Monday, November 10, 2008

The Stranger by Albert Camus

"The scorching blade slashed at my eyelashes and stabbed at my stinging eyes. That's when everything began to reel. The sea carried up a thick, fiery breath. It seemed to me as if the sky split open from one end to the other to rain down fire."
Here is an intense sample of this book and its rich detail that paints so clear in your mind that you can feel and see it. Although, I personally disliked this book, I can't deny it of its literary merit which makes the book a powerful voice and is a reason to read it. It was easy to read and very thought-provoking.
Here is another quote that I would like to share as well:
"Yes, it was the hour when, along time ago. I was perfectly content, what awaited me back then was a night of easy, dreamless sleep. And yet, something had changed, since it was back to my cell that I went to wait for the next day...as if familiar paths traced in summer skies could lead as easily to prison as to the sleep of the innocent."
I liked the combative imagery of the words: familiar paths, summer skies, prison and sleep.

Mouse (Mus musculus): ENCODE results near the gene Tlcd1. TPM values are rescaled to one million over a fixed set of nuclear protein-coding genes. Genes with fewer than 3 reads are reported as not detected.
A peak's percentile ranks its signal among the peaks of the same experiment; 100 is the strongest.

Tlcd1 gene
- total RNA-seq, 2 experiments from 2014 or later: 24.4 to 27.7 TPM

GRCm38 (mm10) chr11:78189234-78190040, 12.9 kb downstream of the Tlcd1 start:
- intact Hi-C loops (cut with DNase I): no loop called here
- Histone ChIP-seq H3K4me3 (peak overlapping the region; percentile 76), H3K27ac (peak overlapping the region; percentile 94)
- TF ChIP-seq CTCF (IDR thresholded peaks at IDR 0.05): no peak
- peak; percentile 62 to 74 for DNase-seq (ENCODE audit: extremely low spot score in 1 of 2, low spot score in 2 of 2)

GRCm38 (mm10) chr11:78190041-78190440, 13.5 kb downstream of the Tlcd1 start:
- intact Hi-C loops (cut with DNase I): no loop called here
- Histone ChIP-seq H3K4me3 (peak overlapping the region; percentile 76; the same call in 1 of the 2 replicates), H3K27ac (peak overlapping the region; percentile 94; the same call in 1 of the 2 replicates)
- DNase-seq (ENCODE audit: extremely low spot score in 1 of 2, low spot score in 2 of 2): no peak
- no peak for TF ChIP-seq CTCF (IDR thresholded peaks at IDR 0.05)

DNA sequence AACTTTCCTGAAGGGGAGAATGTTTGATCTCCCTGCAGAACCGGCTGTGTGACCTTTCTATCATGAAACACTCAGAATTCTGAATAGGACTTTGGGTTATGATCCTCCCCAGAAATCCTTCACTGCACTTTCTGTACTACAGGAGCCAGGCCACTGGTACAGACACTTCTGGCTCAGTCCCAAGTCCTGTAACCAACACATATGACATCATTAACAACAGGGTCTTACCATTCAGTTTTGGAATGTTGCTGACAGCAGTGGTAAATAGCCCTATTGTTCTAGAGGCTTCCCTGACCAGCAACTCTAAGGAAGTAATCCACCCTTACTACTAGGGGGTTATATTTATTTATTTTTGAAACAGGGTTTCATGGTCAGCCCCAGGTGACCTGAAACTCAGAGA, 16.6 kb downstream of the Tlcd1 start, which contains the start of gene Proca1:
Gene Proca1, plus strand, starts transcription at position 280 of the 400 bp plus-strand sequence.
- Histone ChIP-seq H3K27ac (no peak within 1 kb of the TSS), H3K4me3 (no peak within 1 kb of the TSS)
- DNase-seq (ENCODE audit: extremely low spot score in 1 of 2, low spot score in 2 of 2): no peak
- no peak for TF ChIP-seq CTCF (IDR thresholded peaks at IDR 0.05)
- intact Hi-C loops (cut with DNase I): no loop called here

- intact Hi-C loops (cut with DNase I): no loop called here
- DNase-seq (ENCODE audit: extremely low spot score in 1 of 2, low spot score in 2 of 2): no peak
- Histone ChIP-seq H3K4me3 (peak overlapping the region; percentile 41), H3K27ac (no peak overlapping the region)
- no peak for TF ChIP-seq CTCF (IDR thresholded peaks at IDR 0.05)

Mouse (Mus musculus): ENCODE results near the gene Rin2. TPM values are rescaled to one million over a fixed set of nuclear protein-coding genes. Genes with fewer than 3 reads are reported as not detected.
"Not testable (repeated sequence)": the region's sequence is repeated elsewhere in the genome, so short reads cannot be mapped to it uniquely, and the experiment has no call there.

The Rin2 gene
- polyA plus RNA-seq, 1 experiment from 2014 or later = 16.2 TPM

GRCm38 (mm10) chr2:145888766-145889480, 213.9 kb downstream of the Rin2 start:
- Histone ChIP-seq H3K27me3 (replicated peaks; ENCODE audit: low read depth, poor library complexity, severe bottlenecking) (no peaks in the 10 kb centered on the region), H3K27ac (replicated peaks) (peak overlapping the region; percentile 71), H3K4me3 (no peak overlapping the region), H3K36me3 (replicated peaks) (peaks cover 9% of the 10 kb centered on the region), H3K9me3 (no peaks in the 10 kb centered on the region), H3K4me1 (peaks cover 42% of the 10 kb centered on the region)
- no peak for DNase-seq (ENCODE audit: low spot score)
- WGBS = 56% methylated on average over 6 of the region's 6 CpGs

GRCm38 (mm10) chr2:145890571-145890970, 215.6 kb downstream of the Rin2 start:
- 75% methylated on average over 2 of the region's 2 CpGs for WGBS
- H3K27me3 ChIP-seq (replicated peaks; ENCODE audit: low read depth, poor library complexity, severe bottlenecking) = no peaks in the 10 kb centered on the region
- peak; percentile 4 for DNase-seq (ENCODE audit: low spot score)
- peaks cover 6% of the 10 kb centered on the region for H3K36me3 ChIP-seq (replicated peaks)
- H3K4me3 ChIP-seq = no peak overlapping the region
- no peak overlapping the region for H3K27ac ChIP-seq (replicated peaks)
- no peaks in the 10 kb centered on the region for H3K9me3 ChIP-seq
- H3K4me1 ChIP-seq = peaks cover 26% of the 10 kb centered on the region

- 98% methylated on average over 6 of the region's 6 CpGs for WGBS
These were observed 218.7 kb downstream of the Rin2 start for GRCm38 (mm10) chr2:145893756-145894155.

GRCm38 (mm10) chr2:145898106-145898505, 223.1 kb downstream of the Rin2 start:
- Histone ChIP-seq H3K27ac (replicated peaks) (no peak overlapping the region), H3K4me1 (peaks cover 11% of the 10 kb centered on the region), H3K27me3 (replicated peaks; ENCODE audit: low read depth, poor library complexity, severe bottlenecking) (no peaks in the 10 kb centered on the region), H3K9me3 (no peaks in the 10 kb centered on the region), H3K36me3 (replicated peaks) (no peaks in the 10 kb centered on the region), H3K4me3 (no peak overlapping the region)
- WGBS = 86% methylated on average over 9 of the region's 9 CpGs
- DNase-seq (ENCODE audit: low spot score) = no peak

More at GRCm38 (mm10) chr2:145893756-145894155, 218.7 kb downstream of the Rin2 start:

Since, I was curious about Albert Camus, I found out a bit about him. Camus' little book was published
June 1942: “L’Etranger” (The stranger). At that time, Camus was an unknown author and was only 28 years old. In the 2oth century, he is known for modifying the history of both literature and philosophy through his expression of what he termed "the nakedness of man faced with the absurd." He also won a Nobel Prize for Literature in 1957. The translation I read was by Matthew Ward.
Albert Camus
photo of Albert Camus
The Stranger
By: Albert Camus
Amazon Price: $10.95

2 comments:

Amanda said...

So here's my question, Julie - does the book make sense to you, aesthetically, after our book group discussion? I know you won't come to like the book, but does it feel more academically pleasing? Like I hated Madame Bovary, but studying it was interesting.

Julie said...

Yes, it does make sense to me. The book group helped and I hadn't considered the meaning of amoral until then. Early on you helped me understand more about absurdism which helped a lot. Academically, it was great to study and I appreciate the book on an intellectual level.